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Container Pipelines: The Next Frontier

Udi NachmanyUdi Nachmany
Mar 6th 18Updated Jul 5th 22


Our “8 Components” blog post, which was written quickly over lunch before the holidays, has turned out to be an all-time favourite—we even turned it into an eBook, complete with our own war stories.

One of the areas highlighted in the post and eBook was the container pipeline, and on popular demand, in this post I will aim to expand a bit on why current pipelines don't cut it, what a CDP needs to cover, and how we approach this challenge.

A faster engine, but not enough fuel

The release of AWS’s managed Kubernetes (EKS) and abstraction layer (Fargate) in late November of last year was an important moment for Kubernetes and the CNCF, but not only because it helped further cement the orchestrator’s dominance. It also signalled to container platform vendors that the days of getting excited about Kubernetes-with-a-UI are effectively over.

But things are far from settled. Removing one bottleneck usually exposes a handful of "new" ones around it. To bring back to containers: now that clusters will be moving much faster, what key components will slow us down?

We think an interesting and critical area to look at is the pipeline.

How to think about a pipeline

Broadly, there are three main approaches to a container pipeline today:

  1. Build a stack of open source projects and automation scripts. Low software costs, high operational cost. Can be difficult to maintain and scale.
  2. Pay someone to build no. 1 for you, or use a managed service. Can be expensive, but at least minimizes hidden costs of the previous case.
  3. Use a hosted CI tool. Usually inexpensive, but usually does not "speak config", which is essential in Kubernetes.

OwnStack and Managed OwnStack. Someone I used to work with said once, "in cloud, open source software often means closed-source operations; you're locking yourself in to either your own practices, or to a cloud vendor". I find this is especially relevant for more fragmented and younger ecosystems, such as containers.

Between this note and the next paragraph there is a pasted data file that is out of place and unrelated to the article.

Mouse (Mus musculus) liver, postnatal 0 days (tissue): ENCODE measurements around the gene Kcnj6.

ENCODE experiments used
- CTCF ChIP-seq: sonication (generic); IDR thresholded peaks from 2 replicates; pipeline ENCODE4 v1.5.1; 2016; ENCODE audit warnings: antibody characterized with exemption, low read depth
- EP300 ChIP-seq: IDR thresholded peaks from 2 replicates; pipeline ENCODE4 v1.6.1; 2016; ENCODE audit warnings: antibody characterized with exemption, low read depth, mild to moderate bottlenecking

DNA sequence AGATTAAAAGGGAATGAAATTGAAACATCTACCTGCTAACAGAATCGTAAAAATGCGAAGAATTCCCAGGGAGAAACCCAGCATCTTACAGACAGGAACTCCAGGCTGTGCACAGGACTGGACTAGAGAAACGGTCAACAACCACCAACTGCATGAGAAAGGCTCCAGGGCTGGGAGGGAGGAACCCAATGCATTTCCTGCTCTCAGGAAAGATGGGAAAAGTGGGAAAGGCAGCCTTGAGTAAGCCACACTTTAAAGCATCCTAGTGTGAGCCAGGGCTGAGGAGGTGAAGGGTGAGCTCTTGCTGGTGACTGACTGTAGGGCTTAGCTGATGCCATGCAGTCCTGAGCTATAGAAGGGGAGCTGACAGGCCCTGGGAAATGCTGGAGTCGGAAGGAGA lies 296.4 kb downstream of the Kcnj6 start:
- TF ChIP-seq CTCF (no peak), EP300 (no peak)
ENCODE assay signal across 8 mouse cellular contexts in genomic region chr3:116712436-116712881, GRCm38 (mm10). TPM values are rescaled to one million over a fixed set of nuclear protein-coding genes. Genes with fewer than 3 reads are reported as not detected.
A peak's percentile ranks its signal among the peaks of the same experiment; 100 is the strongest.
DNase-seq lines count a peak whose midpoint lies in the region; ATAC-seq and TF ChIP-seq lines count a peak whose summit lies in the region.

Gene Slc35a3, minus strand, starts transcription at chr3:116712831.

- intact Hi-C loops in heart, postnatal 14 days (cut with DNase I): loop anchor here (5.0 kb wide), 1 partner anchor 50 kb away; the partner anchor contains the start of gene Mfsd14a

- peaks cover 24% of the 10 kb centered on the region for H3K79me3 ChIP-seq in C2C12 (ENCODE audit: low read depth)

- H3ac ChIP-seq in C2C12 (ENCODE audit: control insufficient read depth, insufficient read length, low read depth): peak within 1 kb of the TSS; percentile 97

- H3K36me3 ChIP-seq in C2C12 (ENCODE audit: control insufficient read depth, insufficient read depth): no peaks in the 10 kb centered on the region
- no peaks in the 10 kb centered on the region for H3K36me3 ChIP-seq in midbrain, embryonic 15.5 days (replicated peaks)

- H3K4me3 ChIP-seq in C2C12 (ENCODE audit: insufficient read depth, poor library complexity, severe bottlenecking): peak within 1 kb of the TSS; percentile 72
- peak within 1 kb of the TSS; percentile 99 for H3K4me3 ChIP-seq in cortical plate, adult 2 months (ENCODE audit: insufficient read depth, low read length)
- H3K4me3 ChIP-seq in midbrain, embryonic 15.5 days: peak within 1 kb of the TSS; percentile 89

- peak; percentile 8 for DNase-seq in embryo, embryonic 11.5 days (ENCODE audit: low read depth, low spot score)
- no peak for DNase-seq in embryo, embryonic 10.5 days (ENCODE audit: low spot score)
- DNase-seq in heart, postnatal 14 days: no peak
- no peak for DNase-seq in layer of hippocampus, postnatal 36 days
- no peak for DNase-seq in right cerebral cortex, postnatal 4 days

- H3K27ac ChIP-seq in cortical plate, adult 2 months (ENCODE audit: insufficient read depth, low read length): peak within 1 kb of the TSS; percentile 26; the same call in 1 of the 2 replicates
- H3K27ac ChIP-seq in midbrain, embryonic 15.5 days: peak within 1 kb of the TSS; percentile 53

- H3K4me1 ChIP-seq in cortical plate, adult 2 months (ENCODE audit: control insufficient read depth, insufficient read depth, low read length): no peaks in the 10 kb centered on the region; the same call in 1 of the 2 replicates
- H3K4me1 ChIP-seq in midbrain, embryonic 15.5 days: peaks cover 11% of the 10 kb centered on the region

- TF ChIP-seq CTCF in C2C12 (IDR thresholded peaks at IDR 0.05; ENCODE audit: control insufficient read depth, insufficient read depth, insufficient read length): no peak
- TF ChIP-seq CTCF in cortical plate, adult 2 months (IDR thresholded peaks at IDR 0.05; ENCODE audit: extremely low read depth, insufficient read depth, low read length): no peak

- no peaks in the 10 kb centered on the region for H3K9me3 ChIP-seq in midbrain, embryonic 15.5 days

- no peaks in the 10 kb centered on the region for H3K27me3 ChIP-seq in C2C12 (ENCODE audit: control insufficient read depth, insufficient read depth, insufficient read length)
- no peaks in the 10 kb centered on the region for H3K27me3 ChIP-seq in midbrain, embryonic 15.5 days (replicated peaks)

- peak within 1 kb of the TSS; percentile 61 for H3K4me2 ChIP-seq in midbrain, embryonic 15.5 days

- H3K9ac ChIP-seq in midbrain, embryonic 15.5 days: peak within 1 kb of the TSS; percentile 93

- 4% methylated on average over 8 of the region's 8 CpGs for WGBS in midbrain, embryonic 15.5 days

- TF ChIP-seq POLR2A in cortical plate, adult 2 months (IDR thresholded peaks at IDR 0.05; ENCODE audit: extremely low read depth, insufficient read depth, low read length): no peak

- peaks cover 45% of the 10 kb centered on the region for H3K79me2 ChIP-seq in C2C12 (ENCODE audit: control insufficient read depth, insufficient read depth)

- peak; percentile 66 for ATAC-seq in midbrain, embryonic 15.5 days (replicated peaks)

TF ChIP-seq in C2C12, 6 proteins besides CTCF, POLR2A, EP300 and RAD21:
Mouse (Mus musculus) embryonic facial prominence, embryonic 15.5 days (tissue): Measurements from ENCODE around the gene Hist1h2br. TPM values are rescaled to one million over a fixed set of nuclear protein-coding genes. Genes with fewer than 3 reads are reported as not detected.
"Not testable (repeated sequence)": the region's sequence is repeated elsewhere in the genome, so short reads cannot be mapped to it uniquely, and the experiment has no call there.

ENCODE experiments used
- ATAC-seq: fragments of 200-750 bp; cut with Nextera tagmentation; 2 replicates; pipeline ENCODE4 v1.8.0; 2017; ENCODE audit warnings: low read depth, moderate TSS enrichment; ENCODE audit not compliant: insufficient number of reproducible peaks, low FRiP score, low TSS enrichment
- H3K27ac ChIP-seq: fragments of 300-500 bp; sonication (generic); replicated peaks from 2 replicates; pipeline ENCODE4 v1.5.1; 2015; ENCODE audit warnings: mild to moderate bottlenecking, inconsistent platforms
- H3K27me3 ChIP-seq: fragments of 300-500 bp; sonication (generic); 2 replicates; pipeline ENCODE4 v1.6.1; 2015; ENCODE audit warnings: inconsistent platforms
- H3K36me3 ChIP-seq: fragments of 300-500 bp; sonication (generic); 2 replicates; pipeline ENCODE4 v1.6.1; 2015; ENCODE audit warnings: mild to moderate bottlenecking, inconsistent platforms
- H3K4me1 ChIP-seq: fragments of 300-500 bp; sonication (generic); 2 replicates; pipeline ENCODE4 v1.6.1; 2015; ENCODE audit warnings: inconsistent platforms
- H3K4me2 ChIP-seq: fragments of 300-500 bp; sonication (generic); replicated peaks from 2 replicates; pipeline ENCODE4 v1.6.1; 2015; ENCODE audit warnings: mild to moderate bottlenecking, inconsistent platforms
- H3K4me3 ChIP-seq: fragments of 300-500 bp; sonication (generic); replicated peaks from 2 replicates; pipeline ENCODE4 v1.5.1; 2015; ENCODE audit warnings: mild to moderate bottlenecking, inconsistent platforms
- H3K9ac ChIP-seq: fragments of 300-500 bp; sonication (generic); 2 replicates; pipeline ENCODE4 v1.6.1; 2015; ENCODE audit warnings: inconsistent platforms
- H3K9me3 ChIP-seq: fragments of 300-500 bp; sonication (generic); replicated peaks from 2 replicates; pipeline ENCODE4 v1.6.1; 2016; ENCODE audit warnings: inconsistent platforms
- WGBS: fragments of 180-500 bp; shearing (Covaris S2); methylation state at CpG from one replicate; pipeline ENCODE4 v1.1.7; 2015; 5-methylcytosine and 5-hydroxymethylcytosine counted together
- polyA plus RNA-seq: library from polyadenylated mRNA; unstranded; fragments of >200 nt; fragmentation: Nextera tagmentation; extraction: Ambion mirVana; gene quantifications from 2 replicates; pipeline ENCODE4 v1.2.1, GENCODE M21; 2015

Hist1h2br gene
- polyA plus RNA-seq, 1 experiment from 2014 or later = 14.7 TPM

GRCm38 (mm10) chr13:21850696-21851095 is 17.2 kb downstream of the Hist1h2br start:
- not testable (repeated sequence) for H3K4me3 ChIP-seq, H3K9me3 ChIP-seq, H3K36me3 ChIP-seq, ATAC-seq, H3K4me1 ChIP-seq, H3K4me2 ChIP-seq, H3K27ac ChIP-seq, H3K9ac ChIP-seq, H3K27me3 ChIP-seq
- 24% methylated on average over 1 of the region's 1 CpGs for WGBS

Example: a friend of mine works for a major financial institution, and is part of an all-star cloud engineer team. They use a complex set of open source tools and homemade automation scripts. Of one of these tools he said, "that project is small, and the maintainer sometimes goes off the grid and things can stay broken for a while, but we can handle it in-house".

The question is, when it comes to scaling that anecdote up into production, how many companies can afford the talent to do the same? A fully open-source stack could prove prohibitively expensive (in terms of operational costs) to build, automate, scale and maintain—which is why many companies turn to SIs and MSPs for help in building that OwnStack. However, that is usually an expensive exercise, and has the risk of not being sustainable as Kubernetes and the CNCF landscape continues to evolve (and fast!). Users have told us that a managed OwnStack could cost upwards of 5x of a product approach.

Specifically for pipelines, large-scale users have told us that an OwnStack is tough to setup and upgrade, to standardize between teams and regions, to secure (e.g. deal with credentials distribution), and, ultimately, to scale.

Hosted CI. Everyone has their way of doing things, and change can be painful—so the inclination to leverage friendly, existing tools with their familiar, old ways of doing things is very human. However, in some cases, the change is so meaningful that these trusted tools and practices start slowing us down.

Take build & test. I thought that this post broke down the problem very well. When my app is made of numerous unique elements, it becomes very difficult to test for issues before this complex, fragile structure is deployed. By the way, it can be rebuilt and redeployed within minutes, which means testing needs to happen across the lifecycle, and take into account wildly different environments and substrates

The emphasis shifts from the pre-deploy test to the ability to reiterate often and quickly within a well-controlled policy.

Time for a Container Deployment Pipeline

Kubernetes brings Devs and Ops closer together, and to avoid the complexity of the infrastructure impacting development pace, a Container Deployment Pipeline (CDP) solution should facilitate efficient maintenance of container delivery that is consistent with the code.

To recap the CDP section of our eBook, a CDP needs to:

  • Understand that microservices require a pipeline-wide view, from Git to Kubernetes;

  • Automate that pipeline while providing advanced observability, security and policy management;

  • "Speak config" automate creation, control and versioning of production-minded config files for any environment (easy environment creation should mean easy operations!);

  • Be easily scalable and deployable across teams, clusters and regions.

Here’s a graphic representation of what a CDP should cover (functions also available in common CI tools are marked by a green asterisk):


All of that is covered by our pipeline, Cloud 66 Skycap, which has exciting new features on the way for even more automation, governance and flexibility.

Sign up for a free, full-functionality 14-day trial here.

Lastly, come talk to us at KubeCon (promo code included!) or at these conferences: CloudFest // CloudExpo // RailsConf.

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